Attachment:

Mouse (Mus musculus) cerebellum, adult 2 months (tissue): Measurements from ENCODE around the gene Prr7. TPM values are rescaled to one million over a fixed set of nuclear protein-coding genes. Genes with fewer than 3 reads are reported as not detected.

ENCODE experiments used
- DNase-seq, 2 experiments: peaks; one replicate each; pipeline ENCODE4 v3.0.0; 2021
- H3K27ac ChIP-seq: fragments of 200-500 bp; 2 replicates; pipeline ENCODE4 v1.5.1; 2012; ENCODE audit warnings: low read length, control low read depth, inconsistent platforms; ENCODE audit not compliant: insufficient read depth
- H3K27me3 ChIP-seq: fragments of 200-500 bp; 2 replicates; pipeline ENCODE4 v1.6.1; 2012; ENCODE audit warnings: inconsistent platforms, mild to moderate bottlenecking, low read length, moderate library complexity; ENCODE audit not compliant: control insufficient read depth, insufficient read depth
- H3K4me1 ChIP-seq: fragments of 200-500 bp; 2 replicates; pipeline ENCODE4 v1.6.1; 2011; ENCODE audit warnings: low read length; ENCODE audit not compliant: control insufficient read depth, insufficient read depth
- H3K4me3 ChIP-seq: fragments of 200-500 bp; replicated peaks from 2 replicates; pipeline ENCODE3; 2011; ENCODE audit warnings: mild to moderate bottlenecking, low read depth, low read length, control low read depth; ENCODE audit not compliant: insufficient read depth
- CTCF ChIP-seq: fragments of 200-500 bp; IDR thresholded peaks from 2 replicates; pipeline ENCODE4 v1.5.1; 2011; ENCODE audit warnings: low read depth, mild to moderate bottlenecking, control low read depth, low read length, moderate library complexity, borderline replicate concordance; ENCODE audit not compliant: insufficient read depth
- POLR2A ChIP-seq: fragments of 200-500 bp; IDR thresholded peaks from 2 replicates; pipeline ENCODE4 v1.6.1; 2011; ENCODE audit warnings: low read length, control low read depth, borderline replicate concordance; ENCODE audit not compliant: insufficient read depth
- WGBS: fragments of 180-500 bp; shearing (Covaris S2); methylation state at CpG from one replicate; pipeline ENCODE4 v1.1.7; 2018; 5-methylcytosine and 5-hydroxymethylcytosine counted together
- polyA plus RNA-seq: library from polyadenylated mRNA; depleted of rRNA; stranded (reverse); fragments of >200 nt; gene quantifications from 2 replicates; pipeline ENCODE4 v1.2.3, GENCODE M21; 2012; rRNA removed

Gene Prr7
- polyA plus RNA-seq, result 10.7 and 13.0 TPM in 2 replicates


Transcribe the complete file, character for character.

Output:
Mouse (Mus musculus) cerebellum, adult 2 months (tissue): Measurements from ENCODE around the gene Prr7. TPM values are rescaled to one million over a fixed set of nuclear protein-coding genes. Genes with fewer than 3 reads are reported as not detected.

ENCODE experiments used
- DNase-seq, 2 experiments: peaks; one replicate each; pipeline ENCODE4 v3.0.0; 2021
- H3K27ac ChIP-seq: fragments of 200-500 bp; 2 replicates; pipeline ENCODE4 v1.5.1; 2012; ENCODE audit warnings: low read length, control low read depth, inconsistent platforms; ENCODE audit not compliant: insufficient read depth
- H3K27me3 ChIP-seq: fragments of 200-500 bp; 2 replicates; pipeline ENCODE4 v1.6.1; 2012; ENCODE audit warnings: inconsistent platforms, mild to moderate bottlenecking, low read length, moderate library complexity; ENCODE audit not compliant: control insufficient read depth, insufficient read depth
- H3K4me1 ChIP-seq: fragments of 200-500 bp; 2 replicates; pipeline ENCODE4 v1.6.1; 2011; ENCODE audit warnings: low read length; ENCODE audit not compliant: control insufficient read depth, insufficient read depth
- H3K4me3 ChIP-seq: fragments of 200-500 bp; replicated peaks from 2 replicates; pipeline ENCODE3; 2011; ENCODE audit warnings: mild to moderate bottlenecking, low read depth, low read length, control low read depth; ENCODE audit not compliant: insufficient read depth
- CTCF ChIP-seq: fragments of 200-500 bp; IDR thresholded peaks from 2 replicates; pipeline ENCODE4 v1.5.1; 2011; ENCODE audit warnings: low read depth, mild to moderate bottlenecking, control low read depth, low read length, moderate library complexity, borderline replicate concordance; ENCODE audit not compliant: insufficient read depth
- POLR2A ChIP-seq: fragments of 200-500 bp; IDR thresholded peaks from 2 replicates; pipeline ENCODE4 v1.6.1; 2011; ENCODE audit warnings: low read length, control low read depth, borderline replicate concordance; ENCODE audit not compliant: insufficient read depth
- WGBS: fragments of 180-500 bp; shearing (Covaris S2); methylation state at CpG from one replicate; pipeline ENCODE4 v1.1.7; 2018; 5-methylcytosine and 5-hydroxymethylcytosine counted together
- polyA plus RNA-seq: library from polyadenylated mRNA; depleted of rRNA; stranded (reverse); fragments of >200 nt; gene quantifications from 2 replicates; pipeline ENCODE4 v1.2.3, GENCODE M21; 2012; rRNA removed

Gene Prr7
- polyA plus RNA-seq, result 10.7 and 13.0 TPM in 2 replicates